For Kanetas, there is a subtle difference to the story of change. Whilst he recognises the administration’s efforts, he points out that “It was the initiative of hotel owners through booking websites that changed the face of Malia,” he said. “Through these technologies they booked their own clients and were in a position to reject the 18–30 packages. It was impossible to host quality clients in the hotels we had. Revamping the resorts was a necessary risk, which individual business owners took slowly, hesitantly and on their own.
“It is also a generational issue. My generation has been to university and is educated in terms of business. We are finally taking back control of the area and investing our money so that we can offer a quality product.
What everyone agrees on is that “booze tourism” in Malia has drastically decreased. “Before 2014, we had 25,000 Brits every summer,” according to Mountrakis. “Now, it is no more than 7,000. Scandinavians are back. They hadn’t set foot here since 1992.”
In 2017, hoteliers’ refusal to rent 10,000 beds to 18–30 packages made headlines in the UK. “There are only two or three hotel owners who will take large group bookings now,” added Kanetas. “They are not even locals, they run these businesses from afar.”
A night out in Malia makes this reality evident. The long strip of clubs and bars that once burst with nightlife is a shadow of what it used to be. Clubs are struggling to fill space. Inebriated teenagers still wander about, but the scene is nothing more than what you’d encounter at Soho in London or nearby in Mykonos.
Even these tourists have changed their behavior, according to Kanetas.
“In my souvenir shop, for example, they now buy handmade creations of outstanding quality,” he said. “It is not that they didn’t want to buy them in the past, it is just that these goods didn’t exist in Malia.”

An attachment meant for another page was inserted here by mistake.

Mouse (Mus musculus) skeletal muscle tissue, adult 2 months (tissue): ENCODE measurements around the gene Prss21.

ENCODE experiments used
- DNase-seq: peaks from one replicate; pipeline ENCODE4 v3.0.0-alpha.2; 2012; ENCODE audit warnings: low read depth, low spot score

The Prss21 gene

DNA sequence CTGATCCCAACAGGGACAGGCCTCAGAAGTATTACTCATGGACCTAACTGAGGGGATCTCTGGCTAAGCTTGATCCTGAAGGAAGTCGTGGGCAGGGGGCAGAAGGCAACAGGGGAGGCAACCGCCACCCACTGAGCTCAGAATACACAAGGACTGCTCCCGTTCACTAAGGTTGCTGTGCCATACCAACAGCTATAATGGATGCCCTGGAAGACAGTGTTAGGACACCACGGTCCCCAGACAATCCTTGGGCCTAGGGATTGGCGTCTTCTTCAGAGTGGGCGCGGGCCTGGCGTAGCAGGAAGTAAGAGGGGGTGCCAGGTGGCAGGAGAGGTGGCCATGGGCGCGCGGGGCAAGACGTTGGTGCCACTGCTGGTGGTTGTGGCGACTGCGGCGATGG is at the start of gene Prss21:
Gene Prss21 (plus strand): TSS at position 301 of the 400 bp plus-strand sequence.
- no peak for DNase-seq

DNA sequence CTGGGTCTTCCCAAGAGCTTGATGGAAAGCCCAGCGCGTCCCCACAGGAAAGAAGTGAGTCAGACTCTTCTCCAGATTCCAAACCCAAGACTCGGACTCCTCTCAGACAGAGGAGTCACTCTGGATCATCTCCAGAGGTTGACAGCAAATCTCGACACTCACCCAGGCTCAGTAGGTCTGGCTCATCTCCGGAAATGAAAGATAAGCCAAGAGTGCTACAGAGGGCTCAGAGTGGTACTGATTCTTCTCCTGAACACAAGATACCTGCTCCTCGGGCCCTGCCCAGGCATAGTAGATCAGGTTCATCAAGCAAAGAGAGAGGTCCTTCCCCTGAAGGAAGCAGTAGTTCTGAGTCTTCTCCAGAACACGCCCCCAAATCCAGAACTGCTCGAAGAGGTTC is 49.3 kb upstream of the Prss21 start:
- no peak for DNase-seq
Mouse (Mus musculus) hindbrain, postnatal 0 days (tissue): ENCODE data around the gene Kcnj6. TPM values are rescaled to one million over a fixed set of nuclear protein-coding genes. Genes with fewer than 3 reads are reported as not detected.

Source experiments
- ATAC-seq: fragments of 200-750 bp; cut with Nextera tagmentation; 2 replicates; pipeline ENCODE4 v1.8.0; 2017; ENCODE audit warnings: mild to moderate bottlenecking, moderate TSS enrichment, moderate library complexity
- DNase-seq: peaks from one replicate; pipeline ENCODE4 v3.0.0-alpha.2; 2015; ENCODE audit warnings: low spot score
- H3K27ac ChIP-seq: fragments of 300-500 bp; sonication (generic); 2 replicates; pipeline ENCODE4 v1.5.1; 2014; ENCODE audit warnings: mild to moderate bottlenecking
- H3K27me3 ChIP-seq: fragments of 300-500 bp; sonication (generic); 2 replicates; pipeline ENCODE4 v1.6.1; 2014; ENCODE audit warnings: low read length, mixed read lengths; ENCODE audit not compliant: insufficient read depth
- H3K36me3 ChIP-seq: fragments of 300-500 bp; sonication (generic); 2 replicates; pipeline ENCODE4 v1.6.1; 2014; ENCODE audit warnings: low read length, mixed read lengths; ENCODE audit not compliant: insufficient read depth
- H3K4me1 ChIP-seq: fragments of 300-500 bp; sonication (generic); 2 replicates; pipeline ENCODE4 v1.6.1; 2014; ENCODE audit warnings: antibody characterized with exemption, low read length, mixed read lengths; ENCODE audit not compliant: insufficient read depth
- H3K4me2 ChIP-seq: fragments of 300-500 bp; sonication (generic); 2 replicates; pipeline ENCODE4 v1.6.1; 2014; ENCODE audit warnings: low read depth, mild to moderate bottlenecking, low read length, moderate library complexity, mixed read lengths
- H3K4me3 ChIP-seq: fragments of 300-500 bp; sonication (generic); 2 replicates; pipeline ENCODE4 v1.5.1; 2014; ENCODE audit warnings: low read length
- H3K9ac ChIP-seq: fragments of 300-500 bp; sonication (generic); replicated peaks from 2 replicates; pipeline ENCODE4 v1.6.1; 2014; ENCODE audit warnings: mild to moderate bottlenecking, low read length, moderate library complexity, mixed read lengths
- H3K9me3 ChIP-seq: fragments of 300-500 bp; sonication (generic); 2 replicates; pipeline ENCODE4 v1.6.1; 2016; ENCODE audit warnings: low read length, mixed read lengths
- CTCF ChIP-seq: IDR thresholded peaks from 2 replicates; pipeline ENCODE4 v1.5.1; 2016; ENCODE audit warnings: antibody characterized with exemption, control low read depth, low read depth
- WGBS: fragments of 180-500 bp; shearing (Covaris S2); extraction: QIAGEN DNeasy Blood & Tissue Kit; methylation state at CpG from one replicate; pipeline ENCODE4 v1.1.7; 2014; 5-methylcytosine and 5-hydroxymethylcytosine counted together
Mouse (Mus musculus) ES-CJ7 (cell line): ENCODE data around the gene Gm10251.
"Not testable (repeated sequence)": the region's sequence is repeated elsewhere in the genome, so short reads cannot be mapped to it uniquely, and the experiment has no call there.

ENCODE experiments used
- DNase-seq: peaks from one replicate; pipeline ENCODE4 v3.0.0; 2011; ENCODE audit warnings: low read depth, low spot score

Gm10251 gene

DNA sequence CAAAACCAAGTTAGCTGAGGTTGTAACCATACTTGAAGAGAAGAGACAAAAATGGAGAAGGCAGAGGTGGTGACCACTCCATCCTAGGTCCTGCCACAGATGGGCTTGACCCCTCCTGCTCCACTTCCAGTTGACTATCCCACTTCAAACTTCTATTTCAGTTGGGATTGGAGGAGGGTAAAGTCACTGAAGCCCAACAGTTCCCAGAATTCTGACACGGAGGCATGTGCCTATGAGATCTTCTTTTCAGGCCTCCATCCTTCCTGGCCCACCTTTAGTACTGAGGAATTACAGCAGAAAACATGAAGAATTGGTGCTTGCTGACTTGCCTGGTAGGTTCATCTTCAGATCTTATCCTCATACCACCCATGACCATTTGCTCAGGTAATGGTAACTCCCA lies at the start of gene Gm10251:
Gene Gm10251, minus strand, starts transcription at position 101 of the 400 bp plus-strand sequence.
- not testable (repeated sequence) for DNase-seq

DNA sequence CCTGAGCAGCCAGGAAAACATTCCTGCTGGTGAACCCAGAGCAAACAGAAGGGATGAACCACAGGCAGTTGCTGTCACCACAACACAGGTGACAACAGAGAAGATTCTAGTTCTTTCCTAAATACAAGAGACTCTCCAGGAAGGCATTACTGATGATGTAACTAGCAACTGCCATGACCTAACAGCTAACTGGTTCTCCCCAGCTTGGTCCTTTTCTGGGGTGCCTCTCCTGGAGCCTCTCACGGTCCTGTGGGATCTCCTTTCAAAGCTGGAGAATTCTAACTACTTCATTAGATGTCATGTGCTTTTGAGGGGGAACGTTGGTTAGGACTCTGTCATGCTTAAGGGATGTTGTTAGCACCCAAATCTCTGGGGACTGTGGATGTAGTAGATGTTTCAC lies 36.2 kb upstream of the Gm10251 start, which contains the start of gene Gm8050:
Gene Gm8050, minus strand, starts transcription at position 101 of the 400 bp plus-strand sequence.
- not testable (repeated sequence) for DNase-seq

“We are at a tipping point. We are doing better, but the next year, this could change,” Kanetas said. “The press is not helping. There is a lot of money involved, which is why many party companies continue to give quotes to foreign tabloids that fake an image of debauchery.
“They used the same pictures and videos (of salacious scenes) for 10 years in their stories because, simply, these images cannot be captured in Malia any more. Even if there are such incidences, they are no longer characteristic of Malia.”
Mountrakis pointed to a UK company called Party Hard Travel, which has been quoted both in newspapers in 2017 and 2018 with claims of a 400 percent increase in bookings specifically for Malia. Sales statistics Party Hard Travel provided WikiTribune show a 200 percent increase in 2017, and 50 percent for 2018.
“We are aware of the article you are speaking about and advised the tabloid that we will no longer provide content for them if they are to put us next to any content which is not in keeping with the Party Hard brand,” Nathan Cable, co-founder of Party Hard Travel and the person quoted in the articles in question told WikiTribune.
Cable said his company is trying to put on a new face to party tourism.
“Instead of guests shelling out between 250–300 euros on an events package with the old school operators, our events packages come included with the guests’ holidays, meaning they have extra money to shell into the local economy,” Cable said. “Our guests can afford to eat out every day. … (All guests) have a welcome meeting with our Party Hard hosts where they are clearly told to respect the locals and the resort, and to behave themselves or their wristband will be cut off.”
Despite these efforts, locals remain suspicious of these tour operators.
“They are the ones who get the tourists riled up,” Mountrakis said. “Those who come on their own via internet bookings behave differently than those who scour the town in groups of hundreds.” Kanetas added “The young visitors are told that they can wreak havoc.”
Eliza Gkritsi was the Community Manager and a Reporter for AthensLive. She is now in her second year of a Double Degree on Global Media and Communications between LSE and Fudan University in Shanghai. She spent her summer interning at WikiTribune. This story was originally published at WikiTribune.